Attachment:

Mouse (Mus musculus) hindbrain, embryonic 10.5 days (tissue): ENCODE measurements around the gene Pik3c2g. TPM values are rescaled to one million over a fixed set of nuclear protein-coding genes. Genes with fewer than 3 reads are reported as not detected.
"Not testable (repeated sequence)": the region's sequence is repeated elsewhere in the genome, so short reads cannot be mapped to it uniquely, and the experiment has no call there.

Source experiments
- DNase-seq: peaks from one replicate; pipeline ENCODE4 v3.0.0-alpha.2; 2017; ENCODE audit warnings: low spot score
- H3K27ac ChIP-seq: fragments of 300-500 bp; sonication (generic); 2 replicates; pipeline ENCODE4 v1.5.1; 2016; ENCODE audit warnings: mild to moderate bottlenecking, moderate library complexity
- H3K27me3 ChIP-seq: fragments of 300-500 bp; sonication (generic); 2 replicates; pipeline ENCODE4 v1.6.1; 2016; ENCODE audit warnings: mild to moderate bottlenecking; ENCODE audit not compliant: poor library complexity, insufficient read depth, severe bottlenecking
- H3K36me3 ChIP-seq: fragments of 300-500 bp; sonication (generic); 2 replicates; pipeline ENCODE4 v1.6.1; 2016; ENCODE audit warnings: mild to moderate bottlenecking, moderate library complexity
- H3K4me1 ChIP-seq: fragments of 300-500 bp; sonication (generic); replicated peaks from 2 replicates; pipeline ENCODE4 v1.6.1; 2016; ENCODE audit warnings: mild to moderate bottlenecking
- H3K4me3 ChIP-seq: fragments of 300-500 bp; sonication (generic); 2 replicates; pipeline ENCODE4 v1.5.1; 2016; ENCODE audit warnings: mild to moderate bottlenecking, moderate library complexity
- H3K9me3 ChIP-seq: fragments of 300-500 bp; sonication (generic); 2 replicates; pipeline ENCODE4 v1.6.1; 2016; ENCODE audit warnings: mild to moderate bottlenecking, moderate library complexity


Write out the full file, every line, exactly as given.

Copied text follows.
Mouse (Mus musculus) hindbrain, embryonic 10.5 days (tissue): ENCODE measurements around the gene Pik3c2g. TPM values are rescaled to one million over a fixed set of nuclear protein-coding genes. Genes with fewer than 3 reads are reported as not detected.
"Not testable (repeated sequence)": the region's sequence is repeated elsewhere in the genome, so short reads cannot be mapped to it uniquely, and the experiment has no call there.

Source experiments
- DNase-seq: peaks from one replicate; pipeline ENCODE4 v3.0.0-alpha.2; 2017; ENCODE audit warnings: low spot score
- H3K27ac ChIP-seq: fragments of 300-500 bp; sonication (generic); 2 replicates; pipeline ENCODE4 v1.5.1; 2016; ENCODE audit warnings: mild to moderate bottlenecking, moderate library complexity
- H3K27me3 ChIP-seq: fragments of 300-500 bp; sonication (generic); 2 replicates; pipeline ENCODE4 v1.6.1; 2016; ENCODE audit warnings: mild to moderate bottlenecking; ENCODE audit not compliant: poor library complexity, insufficient read depth, severe bottlenecking
- H3K36me3 ChIP-seq: fragments of 300-500 bp; sonication (generic); 2 replicates; pipeline ENCODE4 v1.6.1; 2016; ENCODE audit warnings: mild to moderate bottlenecking, moderate library complexity
- H3K4me1 ChIP-seq: fragments of 300-500 bp; sonication (generic); replicated peaks from 2 replicates; pipeline ENCODE4 v1.6.1; 2016; ENCODE audit warnings: mild to moderate bottlenecking
- H3K4me3 ChIP-seq: fragments of 300-500 bp; sonication (generic); 2 replicates; pipeline ENCODE4 v1.5.1; 2016; ENCODE audit warnings: mild to moderate bottlenecking, moderate library complexity
- H3K9me3 ChIP-seq: fragments of 300-500 bp; sonication (generic); 2 replicates; pipeline ENCODE4 v1.6.1; 2016; ENCODE audit warnings: mild to moderate bottlenecking, moderate library complexity